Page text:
Science was always in her DNA. From the tender age of 5, she was mixing powder and water, flour, cream, soap. Whatever compounds she could find, she would mix. It was no surprise that she chose Biology, Physics and Chemistry at secondary school. Laura graduated from St. Joseph’s Convent in 2002 with 8 CXC O’levels. She attained 7 Grade Ones with distinctions in 4 subjects. Laura went on to Sir Arthur Lewis Community College (SALCC) where she did Math (Pure and Mechanics), Chemistry and Physics.
On graduating from SALCC, Laura worked as a teacher before pursuing her passion. From 2008 – 2010 she taught at her Alma Mater, St. Joseph’s Convent. She taught Mathematics, Biology, Chemistry, Human and Social Biology and Physics to Forms 3 and 4. She left to pursue a degree in Chemical and Process Engineering at the University of the West Indies, St. Augustine Campus in Trinidad.
Since her return home in 2010, Laura has practiced her skills in St Lucia’s bottled water and fruit juice industry.
Like many other professionals in the manufacturing sector on the island, Laura benefitted from training opportunities provided by the Saint Lucia Bureau of Standards. She told us: “I personally have a very good relationship with SLBS. When I started in the industry almost 10 years ago, they trained me. They taught me a lot of what I know. They offered a lot of training in quality auditing. SLBS trained me to be a trainer and taught me about the auditing process”.
At 34, Laura Jordan is the Quality Assurance Supervisor for one of the largest bottling water companies in St. Lucia. Speaking on her foray into a profession that has traditionally been male dominated, Laura said: “As with everything in life, there are challenges. For me, it is sometimes the ability to effectively communicate with persons. What may appear simple or logical to me from a science perspective may not always be understood by others. Likewise, I may not easily misunderstand them, since we do not share the same background.”
As a Quality Assurance Supervisor, Laura emphasized that Standards govern the manufacturing industry. They form the framework of any organization’s Quality Management System, and lay the foundation for a company’s Quality and Safety System. “Standards shed light or guidance in what needs to be done to help achieve quality products. This begins with Pre-requisite programs and then goes deeper into HACCP (Hazard Analysis Critical Control Point) systems. As an example, the Labelling Standard tells a potential producer of a juice product what information must be made available to the consumer. The label must state: the product’s brand, address, information in the languages where the product is being sold, volume of the product, and nutritional facts. The information must be accurate and must never mislead the customer. It should give the consumer the assurance that the product is safe and wholesome.”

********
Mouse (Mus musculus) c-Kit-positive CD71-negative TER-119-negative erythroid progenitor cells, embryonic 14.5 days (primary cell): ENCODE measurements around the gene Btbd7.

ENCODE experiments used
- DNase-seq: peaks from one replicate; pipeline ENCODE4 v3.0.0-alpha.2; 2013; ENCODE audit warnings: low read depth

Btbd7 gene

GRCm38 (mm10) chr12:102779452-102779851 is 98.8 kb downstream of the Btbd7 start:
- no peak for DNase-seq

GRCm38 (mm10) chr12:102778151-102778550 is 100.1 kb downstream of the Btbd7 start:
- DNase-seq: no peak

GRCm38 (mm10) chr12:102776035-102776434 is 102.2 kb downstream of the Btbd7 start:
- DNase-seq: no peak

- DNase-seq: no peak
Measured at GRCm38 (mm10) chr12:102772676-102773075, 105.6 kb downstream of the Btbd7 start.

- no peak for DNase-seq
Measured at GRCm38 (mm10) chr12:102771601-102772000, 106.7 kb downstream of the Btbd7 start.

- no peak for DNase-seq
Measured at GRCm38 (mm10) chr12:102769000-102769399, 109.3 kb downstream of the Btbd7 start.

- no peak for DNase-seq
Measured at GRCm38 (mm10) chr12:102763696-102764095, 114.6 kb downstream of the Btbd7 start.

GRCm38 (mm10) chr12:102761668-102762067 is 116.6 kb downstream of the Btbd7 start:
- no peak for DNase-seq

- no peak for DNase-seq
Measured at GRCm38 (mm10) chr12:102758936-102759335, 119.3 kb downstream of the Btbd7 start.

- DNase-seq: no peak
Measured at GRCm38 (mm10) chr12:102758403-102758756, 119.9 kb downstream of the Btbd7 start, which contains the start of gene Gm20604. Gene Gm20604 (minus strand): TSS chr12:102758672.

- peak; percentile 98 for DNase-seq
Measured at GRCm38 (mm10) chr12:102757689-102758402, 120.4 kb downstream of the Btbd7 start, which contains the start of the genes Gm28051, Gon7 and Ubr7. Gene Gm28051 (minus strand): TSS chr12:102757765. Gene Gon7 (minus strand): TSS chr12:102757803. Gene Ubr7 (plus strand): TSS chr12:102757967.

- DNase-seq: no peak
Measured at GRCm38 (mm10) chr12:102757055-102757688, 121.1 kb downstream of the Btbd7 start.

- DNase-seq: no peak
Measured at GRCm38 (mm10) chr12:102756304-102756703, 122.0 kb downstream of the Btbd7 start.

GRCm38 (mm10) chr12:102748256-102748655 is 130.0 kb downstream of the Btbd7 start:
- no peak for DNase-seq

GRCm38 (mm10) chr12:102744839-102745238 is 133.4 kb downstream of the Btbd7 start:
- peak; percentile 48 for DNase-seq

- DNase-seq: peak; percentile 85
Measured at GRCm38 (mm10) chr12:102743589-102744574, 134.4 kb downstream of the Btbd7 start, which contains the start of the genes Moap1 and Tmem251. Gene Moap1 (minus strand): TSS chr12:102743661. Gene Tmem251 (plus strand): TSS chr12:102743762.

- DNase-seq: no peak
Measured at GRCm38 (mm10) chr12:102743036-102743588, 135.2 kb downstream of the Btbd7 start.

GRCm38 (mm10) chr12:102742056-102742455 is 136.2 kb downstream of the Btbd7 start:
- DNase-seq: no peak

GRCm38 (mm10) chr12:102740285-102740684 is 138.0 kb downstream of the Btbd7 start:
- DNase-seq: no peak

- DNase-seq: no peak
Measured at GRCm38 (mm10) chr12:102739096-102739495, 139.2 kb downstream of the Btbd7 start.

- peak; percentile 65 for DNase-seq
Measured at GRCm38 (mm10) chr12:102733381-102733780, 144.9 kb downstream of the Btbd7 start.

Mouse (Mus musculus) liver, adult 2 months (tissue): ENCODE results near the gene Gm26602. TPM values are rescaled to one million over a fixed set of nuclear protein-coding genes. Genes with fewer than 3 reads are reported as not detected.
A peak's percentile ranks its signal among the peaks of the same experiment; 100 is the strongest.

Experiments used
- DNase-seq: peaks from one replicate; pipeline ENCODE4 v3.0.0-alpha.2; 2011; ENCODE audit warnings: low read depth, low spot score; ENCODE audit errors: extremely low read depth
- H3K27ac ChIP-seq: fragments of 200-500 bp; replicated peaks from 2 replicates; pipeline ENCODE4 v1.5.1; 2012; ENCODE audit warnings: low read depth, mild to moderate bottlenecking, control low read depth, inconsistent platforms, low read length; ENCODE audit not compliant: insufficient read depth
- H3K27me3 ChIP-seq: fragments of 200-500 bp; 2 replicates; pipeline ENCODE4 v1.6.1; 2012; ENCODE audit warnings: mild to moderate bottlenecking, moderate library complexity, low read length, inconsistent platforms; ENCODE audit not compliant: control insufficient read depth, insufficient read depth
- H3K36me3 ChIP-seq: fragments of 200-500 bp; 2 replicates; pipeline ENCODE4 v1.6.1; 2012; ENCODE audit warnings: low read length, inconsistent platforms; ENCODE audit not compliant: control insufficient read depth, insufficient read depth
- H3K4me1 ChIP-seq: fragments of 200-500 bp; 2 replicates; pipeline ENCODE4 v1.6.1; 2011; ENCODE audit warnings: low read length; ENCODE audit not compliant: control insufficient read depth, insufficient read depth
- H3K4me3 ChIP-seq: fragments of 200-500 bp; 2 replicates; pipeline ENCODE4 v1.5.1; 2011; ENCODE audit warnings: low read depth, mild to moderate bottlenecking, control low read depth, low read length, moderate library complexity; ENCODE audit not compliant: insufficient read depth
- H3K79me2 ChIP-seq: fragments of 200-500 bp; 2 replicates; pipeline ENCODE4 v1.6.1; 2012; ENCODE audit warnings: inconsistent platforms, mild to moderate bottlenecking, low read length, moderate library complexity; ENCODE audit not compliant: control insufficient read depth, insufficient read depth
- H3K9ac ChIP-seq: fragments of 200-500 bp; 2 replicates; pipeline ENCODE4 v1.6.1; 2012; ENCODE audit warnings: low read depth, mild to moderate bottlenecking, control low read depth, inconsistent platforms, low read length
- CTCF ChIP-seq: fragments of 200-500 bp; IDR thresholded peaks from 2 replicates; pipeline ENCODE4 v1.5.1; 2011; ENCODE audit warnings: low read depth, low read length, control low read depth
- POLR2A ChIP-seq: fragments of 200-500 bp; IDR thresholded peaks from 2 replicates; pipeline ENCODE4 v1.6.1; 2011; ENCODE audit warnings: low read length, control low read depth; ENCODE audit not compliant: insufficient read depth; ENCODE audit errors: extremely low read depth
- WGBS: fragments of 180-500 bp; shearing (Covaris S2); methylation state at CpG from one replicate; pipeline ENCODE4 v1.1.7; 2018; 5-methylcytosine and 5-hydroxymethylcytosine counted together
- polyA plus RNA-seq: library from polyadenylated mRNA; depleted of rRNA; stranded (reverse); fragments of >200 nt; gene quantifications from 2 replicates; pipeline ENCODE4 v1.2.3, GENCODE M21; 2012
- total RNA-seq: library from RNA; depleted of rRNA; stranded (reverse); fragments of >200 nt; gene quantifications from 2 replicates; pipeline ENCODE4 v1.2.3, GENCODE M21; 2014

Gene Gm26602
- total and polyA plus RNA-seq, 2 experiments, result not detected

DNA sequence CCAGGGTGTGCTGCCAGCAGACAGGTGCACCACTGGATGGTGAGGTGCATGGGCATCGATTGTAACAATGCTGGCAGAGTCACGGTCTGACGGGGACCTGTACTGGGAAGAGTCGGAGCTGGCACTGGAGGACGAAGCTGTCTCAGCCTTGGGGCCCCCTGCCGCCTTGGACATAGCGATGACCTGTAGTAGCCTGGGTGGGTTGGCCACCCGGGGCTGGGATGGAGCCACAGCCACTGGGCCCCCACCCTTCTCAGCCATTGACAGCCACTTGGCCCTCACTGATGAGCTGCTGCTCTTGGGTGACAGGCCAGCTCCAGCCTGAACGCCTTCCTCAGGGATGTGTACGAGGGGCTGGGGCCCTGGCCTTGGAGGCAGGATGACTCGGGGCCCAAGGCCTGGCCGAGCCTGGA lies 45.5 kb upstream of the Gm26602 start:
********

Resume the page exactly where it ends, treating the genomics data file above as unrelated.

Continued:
She went on to add that standards guide but do not dictate exactly how certain things are to be done. She says the responsibility is on the individuals handling the Quality Management System to develop their own SOPs (Standard Operating Procedures) to follow the necessary requirements.
The plant for which Laura is responsible is HACCP Compliant. Her company also adheres to Good Manufacturing Practices (GMPs) and follows SLBS’ National Standards for Packaged Water Production as well as the National Standards for Packaging and Labelling.
“The St. Lucia Standard Mark is very important. I don’t think the public appreciates the mark because they don’t know what it represents. We would like the mark and what it represents to be promoted to the consuming public. Some of SLBS’ requirements to attain the St. Lucia Standard Mark are more stringent than the requirements for some international standards, and most of our consumers don’t know that. Those of us in the industry understand the value of standards, but the general public needs to be made aware of the standards used by local manufacturers.”
In her job, Laura knows that tasks involved in Quality Assurance need to be performed by someone who has a passion for science and learning because “everything rests on the shoulders of the Quality Assurance staff in a company.” From the raw materials chosen, to the testing of the product, manufacturing of the product, and the overall integrity of the product.
Her advice to young persons wishing to enter the profession is: “If you don’t have a strong will to determine what is safe or unsafe, this is not the job for you. However, if you care about making the world a safer place, and want to contribute to safe and wholesome production of goods, then go for it! The satisfaction of seeing your product on the supermarket shelf and observing a customer deliberately choosing it, is worth all the extra effort it takes to put that product on the shelf.”
With a smile she said: “I love what I do.”